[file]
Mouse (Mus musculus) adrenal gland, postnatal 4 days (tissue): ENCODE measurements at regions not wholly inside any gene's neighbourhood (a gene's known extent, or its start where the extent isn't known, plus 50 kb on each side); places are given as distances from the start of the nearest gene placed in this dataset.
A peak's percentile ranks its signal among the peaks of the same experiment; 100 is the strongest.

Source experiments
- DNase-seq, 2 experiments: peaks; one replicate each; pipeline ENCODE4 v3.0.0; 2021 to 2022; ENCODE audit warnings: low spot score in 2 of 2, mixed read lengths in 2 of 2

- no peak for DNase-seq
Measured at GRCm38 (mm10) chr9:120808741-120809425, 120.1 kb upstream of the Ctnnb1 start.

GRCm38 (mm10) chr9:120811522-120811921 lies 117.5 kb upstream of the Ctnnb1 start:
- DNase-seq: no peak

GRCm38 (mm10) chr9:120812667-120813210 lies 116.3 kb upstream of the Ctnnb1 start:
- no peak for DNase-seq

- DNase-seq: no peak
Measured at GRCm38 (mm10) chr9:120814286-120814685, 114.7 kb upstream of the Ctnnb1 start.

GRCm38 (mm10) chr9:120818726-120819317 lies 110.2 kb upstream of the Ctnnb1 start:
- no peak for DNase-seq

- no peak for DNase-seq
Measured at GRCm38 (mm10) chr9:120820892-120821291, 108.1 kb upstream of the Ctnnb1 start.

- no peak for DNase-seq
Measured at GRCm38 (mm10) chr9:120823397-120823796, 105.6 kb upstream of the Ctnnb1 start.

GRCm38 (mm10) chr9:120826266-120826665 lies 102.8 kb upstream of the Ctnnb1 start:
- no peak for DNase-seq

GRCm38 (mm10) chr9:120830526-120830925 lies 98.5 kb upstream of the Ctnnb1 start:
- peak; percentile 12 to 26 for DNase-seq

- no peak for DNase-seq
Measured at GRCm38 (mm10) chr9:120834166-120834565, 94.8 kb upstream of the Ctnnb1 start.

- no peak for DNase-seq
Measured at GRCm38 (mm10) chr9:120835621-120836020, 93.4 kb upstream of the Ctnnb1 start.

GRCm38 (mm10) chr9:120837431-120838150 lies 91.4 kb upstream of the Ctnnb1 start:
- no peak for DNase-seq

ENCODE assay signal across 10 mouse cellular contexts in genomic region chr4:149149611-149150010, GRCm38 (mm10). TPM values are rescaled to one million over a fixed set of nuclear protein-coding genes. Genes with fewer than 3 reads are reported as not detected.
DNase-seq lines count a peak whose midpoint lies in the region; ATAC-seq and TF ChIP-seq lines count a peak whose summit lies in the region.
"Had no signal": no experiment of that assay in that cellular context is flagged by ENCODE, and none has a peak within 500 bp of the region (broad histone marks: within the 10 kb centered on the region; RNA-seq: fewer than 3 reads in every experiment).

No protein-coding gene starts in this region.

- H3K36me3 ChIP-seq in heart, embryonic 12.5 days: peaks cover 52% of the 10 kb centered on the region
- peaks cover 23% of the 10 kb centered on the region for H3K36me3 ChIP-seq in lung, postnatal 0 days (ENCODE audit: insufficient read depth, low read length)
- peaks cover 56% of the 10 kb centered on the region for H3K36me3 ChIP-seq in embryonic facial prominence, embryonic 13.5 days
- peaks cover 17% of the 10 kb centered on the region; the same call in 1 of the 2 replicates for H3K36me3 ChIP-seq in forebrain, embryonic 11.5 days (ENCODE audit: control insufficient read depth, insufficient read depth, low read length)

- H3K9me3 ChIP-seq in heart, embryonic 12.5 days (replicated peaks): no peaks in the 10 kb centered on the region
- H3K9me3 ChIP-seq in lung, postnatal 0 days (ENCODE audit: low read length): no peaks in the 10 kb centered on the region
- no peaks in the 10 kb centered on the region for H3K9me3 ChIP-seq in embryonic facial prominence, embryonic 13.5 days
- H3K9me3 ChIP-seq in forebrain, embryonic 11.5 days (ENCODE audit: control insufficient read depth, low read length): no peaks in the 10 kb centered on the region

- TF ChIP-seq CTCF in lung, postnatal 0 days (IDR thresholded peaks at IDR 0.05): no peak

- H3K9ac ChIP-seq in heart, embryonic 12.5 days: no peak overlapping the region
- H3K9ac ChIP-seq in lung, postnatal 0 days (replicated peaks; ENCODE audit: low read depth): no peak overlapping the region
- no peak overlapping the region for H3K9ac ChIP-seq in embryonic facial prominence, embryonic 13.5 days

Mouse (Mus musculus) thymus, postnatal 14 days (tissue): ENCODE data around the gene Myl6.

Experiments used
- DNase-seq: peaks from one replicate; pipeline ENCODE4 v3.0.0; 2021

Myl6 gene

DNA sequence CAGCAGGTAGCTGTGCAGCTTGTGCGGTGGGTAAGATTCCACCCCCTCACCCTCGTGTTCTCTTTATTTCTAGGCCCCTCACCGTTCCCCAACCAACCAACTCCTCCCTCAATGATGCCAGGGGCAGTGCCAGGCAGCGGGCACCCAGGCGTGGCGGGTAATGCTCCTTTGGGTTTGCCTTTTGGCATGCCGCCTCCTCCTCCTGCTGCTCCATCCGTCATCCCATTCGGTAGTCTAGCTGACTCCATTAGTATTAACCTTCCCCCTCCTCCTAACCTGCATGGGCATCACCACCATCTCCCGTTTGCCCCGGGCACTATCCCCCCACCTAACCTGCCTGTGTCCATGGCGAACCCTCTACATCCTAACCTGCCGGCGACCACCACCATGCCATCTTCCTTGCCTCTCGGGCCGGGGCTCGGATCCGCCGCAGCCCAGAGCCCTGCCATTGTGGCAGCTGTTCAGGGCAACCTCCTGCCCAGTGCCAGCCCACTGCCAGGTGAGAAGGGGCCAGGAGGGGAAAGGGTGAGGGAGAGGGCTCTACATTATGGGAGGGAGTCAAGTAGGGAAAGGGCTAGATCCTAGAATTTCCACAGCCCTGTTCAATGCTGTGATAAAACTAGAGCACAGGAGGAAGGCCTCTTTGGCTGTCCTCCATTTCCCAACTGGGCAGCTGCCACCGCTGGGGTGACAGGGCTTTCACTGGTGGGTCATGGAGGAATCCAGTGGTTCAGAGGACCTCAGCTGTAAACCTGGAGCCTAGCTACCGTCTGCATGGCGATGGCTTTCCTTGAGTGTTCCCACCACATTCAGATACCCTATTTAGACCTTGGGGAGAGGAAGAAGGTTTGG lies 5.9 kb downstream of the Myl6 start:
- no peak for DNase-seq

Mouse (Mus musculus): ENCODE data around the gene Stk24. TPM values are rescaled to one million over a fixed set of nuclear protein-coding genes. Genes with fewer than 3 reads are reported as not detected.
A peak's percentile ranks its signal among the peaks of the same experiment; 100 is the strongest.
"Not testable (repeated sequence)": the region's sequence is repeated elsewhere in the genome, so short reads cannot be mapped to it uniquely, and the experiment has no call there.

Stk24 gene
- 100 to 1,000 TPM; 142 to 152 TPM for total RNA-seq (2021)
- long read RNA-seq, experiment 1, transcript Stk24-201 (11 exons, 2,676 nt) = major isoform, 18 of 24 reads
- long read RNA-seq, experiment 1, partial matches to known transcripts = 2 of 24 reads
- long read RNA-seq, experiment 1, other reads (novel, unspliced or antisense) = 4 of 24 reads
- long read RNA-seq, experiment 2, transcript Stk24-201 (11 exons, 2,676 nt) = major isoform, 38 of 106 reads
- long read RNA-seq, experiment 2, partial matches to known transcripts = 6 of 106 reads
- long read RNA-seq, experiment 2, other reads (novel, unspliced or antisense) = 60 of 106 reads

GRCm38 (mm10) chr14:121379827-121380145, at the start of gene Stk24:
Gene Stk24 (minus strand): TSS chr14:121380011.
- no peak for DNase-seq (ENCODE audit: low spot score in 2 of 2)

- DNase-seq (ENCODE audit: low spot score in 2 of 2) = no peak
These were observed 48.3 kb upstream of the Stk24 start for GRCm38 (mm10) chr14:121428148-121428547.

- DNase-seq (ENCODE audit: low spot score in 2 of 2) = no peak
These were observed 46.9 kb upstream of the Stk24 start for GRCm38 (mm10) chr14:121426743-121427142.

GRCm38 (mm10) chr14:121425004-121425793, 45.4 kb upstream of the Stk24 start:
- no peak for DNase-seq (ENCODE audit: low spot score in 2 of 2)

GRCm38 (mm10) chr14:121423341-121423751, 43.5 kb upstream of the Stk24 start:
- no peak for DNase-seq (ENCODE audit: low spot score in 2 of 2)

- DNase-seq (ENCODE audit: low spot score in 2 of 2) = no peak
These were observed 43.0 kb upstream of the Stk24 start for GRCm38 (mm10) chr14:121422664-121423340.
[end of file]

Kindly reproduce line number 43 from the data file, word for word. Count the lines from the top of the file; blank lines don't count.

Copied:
- H3K9ac ChIP-seq in lung, postnatal 0 days (replicated peaks; ENCODE audit: low read depth): no peak overlapping the region